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Association between lifetime exposure to passive smoking and risk of breast cancer subtypes defined by hormone receptor status among non-smoking Caucasian women.

ABSTRACT: Tobacco smoking is inconsistently associated with breast cancer. Although some studies suggest that breast cancer risk is related to passive smoking, little is known about the association with breast cancer by tumor hormone receptor status. We aimed to explore the association between lifetime passive smoking and risk of breast cancer subtypes defined by estrogen receptor and progesterone receptor status among non-smoking Caucasian women. A hospital-based case-control study was performed in 585 cases and 1170 controls aged 28-90 years. Information on lifetime passive smoking and other factors was collected via a self-administered questionnaire. Logistic regression was used for analyses restricted to the 449 cases and 930 controls who had never smoked actively. All statistical tests were two-sided. Adjusted odds ratio of breast cancer was 1.01 (95% confidence interval (CI): 0.72-1.41) in women who experienced exposure to passive smoking at work, 1.88 (95% CI: 1.38-2.55) in women who had exposure at home, and 2.80 (95% CI: 1.84-4.25) in women who were exposed at home and at work, all compared with never exposed regularly. Increased risk was associated with longer exposure: women exposed ? 20 years and > 20 years had 1.27 (95% CI: 0.97-1.66) and 2.64 (95% CI: 1.87-3.74) times higher risk of breast cancer compared with never exposed (Ptrend < 0.001). The association of passive smoking with hormone receptor-positive breast cancer did not differ from that with hormone receptor-negative breast cancer (Pheterogeneity > 0.05). There was evidence of interaction between passive smoking intensity and menopausal status in both overall group (P = 0.02) and hormone receptor-positive breast cancer group (P < 0.05). In Caucasian women, lifetime exposure to passive smoking is associated with the risk of breast cancer independent of tumor hormone receptor status with the strongest association in postmenopausal women.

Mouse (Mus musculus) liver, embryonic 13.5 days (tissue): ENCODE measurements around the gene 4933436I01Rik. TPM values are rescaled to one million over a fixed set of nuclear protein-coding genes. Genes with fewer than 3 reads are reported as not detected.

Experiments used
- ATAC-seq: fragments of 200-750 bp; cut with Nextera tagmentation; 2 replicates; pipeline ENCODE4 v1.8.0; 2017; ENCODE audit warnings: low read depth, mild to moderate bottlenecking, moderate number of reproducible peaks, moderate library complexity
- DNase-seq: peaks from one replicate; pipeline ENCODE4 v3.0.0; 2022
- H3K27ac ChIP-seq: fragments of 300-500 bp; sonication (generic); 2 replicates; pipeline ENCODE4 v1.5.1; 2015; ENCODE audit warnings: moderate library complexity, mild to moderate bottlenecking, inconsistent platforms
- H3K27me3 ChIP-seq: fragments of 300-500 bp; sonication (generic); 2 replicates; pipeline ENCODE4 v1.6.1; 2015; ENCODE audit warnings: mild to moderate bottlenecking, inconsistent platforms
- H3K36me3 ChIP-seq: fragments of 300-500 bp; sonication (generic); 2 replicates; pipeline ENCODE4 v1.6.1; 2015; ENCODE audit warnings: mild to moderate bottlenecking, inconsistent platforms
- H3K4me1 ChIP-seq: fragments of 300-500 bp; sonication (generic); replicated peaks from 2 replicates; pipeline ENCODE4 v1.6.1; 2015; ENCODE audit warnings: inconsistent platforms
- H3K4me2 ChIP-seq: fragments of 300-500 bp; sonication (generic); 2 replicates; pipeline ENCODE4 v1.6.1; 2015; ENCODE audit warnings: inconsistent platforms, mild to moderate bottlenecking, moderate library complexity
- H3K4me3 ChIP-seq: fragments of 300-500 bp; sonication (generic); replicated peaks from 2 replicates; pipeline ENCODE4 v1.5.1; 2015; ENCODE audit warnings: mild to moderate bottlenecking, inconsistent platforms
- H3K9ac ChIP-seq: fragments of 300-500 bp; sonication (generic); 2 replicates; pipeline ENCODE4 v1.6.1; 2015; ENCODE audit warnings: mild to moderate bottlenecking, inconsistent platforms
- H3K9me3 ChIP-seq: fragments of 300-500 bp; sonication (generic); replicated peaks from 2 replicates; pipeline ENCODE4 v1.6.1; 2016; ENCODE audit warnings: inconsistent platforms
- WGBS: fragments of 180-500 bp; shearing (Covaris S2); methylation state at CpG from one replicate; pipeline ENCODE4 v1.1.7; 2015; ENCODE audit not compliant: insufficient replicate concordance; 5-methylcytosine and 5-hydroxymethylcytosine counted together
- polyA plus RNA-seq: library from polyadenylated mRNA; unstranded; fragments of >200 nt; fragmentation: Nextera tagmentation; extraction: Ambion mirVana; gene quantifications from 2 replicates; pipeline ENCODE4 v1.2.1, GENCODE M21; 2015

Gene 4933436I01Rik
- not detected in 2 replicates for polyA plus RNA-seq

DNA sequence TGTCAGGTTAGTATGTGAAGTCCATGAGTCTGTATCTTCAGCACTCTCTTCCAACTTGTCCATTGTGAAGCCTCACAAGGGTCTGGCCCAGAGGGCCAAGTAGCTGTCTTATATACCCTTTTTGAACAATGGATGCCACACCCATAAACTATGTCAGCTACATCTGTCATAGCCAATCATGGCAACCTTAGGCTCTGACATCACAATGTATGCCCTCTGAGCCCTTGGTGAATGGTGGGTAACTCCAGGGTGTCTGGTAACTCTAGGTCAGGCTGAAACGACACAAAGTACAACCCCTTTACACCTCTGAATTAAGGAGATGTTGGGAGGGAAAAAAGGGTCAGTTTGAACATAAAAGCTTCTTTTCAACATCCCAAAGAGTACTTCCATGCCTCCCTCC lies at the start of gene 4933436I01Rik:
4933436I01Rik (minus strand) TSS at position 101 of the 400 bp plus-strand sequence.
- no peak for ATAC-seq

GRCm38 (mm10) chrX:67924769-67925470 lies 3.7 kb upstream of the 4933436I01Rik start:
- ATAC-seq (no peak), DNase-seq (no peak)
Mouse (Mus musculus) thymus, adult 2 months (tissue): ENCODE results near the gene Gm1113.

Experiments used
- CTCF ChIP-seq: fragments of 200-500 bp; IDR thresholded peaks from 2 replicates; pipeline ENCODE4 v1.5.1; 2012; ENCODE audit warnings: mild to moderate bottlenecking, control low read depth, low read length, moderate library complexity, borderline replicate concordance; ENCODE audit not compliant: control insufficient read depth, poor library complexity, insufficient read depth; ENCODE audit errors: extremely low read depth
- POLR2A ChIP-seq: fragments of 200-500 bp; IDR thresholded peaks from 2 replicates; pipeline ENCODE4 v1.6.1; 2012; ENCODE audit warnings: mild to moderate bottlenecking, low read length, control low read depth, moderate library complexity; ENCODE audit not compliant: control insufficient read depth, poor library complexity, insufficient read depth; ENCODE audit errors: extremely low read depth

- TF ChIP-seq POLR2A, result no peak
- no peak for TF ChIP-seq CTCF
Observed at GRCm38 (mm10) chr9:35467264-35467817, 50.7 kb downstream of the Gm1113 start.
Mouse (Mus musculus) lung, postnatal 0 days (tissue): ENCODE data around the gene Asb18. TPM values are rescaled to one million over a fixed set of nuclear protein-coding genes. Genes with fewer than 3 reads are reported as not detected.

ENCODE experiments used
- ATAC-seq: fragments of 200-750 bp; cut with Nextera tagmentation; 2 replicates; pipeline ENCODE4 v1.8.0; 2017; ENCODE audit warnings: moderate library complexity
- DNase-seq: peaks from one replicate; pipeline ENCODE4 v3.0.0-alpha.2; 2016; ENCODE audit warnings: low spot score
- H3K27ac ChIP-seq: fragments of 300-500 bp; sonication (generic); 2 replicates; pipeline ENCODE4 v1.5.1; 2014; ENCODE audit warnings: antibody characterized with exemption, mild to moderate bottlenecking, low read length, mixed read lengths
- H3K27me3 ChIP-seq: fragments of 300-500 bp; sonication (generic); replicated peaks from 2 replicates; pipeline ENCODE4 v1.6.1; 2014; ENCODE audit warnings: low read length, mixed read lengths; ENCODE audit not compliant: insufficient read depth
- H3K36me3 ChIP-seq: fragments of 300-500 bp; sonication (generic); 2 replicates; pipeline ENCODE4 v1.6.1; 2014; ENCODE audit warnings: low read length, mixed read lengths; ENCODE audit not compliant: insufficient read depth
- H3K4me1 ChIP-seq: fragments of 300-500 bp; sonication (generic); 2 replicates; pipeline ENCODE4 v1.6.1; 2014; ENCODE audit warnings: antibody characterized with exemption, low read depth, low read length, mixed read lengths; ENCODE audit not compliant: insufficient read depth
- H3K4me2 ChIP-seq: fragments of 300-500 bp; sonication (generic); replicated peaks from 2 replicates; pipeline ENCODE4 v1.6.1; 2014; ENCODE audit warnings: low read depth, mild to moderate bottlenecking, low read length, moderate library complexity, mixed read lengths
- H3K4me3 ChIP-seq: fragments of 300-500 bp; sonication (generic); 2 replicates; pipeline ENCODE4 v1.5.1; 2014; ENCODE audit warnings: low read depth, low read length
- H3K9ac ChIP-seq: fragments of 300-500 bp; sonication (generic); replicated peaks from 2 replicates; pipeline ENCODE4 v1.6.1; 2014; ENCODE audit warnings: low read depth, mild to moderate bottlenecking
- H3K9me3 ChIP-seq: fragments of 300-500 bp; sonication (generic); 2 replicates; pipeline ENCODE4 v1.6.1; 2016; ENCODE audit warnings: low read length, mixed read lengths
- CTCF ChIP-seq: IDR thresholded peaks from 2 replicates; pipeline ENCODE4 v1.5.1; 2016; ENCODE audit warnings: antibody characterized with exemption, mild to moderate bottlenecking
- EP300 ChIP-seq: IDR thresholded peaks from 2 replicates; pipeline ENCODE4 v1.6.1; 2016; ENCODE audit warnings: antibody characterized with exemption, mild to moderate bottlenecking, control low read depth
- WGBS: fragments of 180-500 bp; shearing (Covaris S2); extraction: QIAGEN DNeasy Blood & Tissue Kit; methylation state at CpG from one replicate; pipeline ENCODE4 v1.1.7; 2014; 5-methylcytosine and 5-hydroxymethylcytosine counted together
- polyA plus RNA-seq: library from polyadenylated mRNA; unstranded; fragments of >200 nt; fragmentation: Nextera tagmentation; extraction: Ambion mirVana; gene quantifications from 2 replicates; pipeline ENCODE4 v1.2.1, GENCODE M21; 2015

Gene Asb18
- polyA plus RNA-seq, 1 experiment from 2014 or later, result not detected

SUBMITTER: Strumylaite L 

PROVIDER: S-EPMC5289535 | BioStudies | 2017-01-01

REPOSITORIES: biostudies

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